Gardener dug up dozens of World War One medals… in his GREENHOUSE

November 19, 2013 | by | 0 Comments

A keen gardener was stunned when he went to dig up some vegetables in his greenhouse – but instead unearthed a haul of World War One MEDALS.

Green-fingered Roger Aston, 64, found the buried relics among his POTATO patch.

The retired maintenance man found two medals buried in the soil at his home in Smethwick, West Mids., – one British and one GERMAN.

Pensioner Roger decided to dig a little deeper, and discovered one medal belonged to Private Francis Hubball, of the lst Battalion South Staffordshire Regiment.

Using genealogy websites and his local library he began patching together a brief history of Private Hubball and discovered that he died in Flanders in Belgium on October 26, 1917 almost 96 years to the day before the medals were discovered.

He revealed that Private Hubball was born in around 1884 and had worked as a Cycle Polisher in Smethwick.

He married his wife Agnes in 1907 and went on to have four children – Frances, Harold, Annie and Frank.

The family all lived together in the local area where Agnes remained until her death in 1969.

Despite the trail appearing to end there, Roger has vowed to track down Private Hubball’s family and reunite them with his medal.

He said: “The main problem you get is the spelling of names.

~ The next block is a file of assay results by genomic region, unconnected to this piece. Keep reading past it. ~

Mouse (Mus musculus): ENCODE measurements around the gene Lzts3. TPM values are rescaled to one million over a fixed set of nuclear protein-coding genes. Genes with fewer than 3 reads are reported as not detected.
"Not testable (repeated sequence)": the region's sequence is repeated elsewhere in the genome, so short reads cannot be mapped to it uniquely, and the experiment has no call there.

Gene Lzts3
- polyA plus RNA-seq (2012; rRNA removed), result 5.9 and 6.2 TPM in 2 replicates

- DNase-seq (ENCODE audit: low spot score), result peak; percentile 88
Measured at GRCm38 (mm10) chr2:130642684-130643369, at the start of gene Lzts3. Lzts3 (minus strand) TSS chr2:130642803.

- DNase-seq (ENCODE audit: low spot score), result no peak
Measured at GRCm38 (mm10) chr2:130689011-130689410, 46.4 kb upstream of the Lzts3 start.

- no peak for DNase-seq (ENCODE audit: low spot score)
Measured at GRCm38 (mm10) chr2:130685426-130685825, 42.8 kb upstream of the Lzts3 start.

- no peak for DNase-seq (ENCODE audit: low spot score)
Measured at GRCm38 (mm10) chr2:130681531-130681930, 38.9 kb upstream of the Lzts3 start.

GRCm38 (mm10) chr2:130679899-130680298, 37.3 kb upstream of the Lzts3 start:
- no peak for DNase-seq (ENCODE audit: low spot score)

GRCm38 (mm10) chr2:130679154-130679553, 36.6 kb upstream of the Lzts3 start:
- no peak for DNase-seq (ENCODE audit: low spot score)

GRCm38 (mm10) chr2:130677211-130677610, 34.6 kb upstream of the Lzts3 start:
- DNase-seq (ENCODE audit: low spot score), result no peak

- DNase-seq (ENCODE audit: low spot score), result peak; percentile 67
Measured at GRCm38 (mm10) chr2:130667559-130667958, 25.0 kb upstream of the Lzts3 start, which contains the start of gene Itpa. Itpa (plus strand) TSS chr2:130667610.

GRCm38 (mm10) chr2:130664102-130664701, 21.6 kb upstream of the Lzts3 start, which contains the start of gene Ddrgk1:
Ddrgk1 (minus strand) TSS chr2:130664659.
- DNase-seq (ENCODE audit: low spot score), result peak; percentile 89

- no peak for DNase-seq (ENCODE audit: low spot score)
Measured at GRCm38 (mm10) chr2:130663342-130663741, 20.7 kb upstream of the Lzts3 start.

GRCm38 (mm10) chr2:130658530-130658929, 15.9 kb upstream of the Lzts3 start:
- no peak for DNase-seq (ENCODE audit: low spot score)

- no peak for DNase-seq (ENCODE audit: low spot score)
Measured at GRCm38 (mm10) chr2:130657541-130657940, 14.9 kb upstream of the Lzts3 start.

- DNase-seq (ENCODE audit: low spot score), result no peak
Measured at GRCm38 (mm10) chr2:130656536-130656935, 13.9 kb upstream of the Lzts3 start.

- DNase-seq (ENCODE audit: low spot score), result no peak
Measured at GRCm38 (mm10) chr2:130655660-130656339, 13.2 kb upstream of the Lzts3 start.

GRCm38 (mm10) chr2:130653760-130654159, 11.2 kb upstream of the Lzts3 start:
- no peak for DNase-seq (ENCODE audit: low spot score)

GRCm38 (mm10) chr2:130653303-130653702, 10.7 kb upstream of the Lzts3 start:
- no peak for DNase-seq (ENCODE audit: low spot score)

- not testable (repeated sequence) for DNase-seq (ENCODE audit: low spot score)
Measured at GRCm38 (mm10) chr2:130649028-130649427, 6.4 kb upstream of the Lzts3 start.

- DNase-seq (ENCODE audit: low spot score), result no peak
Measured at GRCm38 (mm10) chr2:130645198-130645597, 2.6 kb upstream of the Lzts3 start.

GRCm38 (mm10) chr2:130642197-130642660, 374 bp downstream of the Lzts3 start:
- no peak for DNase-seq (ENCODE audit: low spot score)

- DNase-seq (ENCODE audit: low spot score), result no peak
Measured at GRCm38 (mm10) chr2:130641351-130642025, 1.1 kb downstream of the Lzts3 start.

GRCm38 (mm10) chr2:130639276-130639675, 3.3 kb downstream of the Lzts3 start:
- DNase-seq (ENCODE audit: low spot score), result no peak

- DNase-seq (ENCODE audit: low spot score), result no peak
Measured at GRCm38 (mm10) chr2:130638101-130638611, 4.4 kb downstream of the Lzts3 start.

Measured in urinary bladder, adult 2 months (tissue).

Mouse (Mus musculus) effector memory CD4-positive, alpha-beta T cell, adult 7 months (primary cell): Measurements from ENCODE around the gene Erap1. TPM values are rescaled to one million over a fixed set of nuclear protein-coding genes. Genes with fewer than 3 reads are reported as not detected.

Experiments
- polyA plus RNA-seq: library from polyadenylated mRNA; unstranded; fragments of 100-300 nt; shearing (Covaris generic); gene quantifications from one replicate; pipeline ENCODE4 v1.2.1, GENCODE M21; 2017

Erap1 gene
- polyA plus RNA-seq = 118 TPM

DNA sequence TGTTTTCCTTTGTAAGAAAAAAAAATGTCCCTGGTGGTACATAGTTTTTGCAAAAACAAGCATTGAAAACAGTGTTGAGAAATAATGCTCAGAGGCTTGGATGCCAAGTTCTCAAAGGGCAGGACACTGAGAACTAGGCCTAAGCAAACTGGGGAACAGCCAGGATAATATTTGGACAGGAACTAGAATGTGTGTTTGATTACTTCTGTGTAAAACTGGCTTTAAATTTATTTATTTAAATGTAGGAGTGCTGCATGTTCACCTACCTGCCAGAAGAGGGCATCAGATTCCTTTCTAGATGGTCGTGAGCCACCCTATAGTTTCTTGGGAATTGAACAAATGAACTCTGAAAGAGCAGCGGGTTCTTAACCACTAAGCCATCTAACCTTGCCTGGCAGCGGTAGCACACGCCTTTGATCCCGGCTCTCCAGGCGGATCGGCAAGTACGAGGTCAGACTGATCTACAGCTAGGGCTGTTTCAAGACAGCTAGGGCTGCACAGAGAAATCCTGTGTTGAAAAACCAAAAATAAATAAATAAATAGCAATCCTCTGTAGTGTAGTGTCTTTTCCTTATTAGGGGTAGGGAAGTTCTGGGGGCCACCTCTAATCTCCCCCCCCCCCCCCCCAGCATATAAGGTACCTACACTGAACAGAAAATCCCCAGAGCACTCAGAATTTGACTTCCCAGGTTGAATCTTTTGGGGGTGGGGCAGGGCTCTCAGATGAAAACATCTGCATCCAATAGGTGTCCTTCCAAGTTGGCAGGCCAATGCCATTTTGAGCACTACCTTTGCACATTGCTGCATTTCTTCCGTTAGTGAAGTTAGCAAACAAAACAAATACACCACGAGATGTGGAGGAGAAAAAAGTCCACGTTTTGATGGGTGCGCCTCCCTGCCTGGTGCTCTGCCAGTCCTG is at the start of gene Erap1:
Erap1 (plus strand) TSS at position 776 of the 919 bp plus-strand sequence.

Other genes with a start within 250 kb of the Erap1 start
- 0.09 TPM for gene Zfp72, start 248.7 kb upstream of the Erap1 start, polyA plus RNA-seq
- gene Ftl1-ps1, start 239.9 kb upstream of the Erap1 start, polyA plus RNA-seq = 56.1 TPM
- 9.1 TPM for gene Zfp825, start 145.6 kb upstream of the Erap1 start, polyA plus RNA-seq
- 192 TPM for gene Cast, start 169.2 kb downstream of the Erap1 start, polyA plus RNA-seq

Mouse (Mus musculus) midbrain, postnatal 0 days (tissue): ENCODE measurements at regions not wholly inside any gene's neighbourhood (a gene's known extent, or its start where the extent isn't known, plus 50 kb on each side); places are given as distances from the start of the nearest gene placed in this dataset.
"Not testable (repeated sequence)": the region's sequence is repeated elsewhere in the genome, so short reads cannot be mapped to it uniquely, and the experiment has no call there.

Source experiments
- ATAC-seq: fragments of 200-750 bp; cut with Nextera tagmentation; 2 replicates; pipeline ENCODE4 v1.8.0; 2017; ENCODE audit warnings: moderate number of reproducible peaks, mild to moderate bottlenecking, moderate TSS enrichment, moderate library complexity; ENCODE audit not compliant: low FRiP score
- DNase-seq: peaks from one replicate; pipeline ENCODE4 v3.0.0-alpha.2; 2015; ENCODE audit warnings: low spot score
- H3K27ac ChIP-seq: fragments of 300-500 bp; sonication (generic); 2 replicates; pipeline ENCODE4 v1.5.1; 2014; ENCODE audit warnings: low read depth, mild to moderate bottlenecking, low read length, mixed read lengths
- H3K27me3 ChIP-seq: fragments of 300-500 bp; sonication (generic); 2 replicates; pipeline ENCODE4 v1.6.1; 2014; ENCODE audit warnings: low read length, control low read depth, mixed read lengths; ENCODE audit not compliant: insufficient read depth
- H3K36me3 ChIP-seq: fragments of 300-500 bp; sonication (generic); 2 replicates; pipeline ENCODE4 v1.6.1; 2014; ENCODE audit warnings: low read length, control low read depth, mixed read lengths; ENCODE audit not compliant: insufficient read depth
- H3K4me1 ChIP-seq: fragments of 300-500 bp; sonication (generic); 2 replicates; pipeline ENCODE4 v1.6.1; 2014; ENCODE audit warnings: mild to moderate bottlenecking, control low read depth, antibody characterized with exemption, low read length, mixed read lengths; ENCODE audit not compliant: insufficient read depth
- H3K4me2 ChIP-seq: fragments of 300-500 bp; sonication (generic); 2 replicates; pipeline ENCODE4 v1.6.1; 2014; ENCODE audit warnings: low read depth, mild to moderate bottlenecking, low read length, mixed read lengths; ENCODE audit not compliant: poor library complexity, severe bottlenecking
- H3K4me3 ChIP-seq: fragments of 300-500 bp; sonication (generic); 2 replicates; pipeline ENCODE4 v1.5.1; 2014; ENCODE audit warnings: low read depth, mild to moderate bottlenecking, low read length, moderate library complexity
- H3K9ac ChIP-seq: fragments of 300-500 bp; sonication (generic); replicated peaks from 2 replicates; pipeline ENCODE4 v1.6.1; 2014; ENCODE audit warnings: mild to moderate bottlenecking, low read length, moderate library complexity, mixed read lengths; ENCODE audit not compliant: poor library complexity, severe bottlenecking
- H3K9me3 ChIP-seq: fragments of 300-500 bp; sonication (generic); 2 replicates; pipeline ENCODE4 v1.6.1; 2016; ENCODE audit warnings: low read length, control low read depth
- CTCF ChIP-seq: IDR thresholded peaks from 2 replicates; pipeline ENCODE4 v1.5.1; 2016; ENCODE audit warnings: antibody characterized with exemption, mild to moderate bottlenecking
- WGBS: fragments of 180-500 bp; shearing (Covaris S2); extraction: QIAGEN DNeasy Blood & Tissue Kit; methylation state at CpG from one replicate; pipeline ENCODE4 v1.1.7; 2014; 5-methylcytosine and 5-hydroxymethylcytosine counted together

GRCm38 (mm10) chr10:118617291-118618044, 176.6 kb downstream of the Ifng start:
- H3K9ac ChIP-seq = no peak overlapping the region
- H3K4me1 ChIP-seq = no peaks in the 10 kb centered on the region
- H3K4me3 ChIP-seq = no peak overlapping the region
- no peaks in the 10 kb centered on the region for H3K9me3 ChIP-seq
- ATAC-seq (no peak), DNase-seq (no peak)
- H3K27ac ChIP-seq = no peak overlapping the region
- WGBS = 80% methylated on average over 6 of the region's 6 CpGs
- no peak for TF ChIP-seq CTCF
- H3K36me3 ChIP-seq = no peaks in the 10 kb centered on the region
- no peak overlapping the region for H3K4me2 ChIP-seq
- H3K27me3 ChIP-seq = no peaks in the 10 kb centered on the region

“His last name has also been spelt Hubble in some documents which make it difficult to track his relatives.

“I would love to be able to give the medals back to members of his family before next year’s centenary.”

Roger believes the medals may have been dumped by local children playing in the area after the war before his house was built in 1939.

The grandfather-of-three Roger described the moment he found the weathered General Service Medal alongside a similar German item in the garden

He said: “I was just digging the soil and they popped up.

“I must have been digging this ground twice a year for the last eight years and I’ve never found anything like this, only the odd farthing here and there.

“The medals must have just worked their way up over the years.”

“I suspect Pvt Hubball may have had more medals – whether they’re in the ground or with members of his family I don’t know.

“I’ve no idea how it ended up with the German medal, there are no identifying marks on it other than where it was made so that story ends there.

“It’s quite poignant how medals belonging to two men who would have fought each other have now been found together almost a century later.”

Roger said he had made efforts to find Pvt Hubball’s family but had hit a dead-end after document trails seem to go cold in the 1950s.

He said: “I’ve managed to track his family down as far as his sons and daughters, but I’ve had no luck tracking them down.

“The most recent record I can find is his youngest daughter married a man called William Henry Chance in 1954, but they disappear off the radar after that.

“I wonder if they left the country.”

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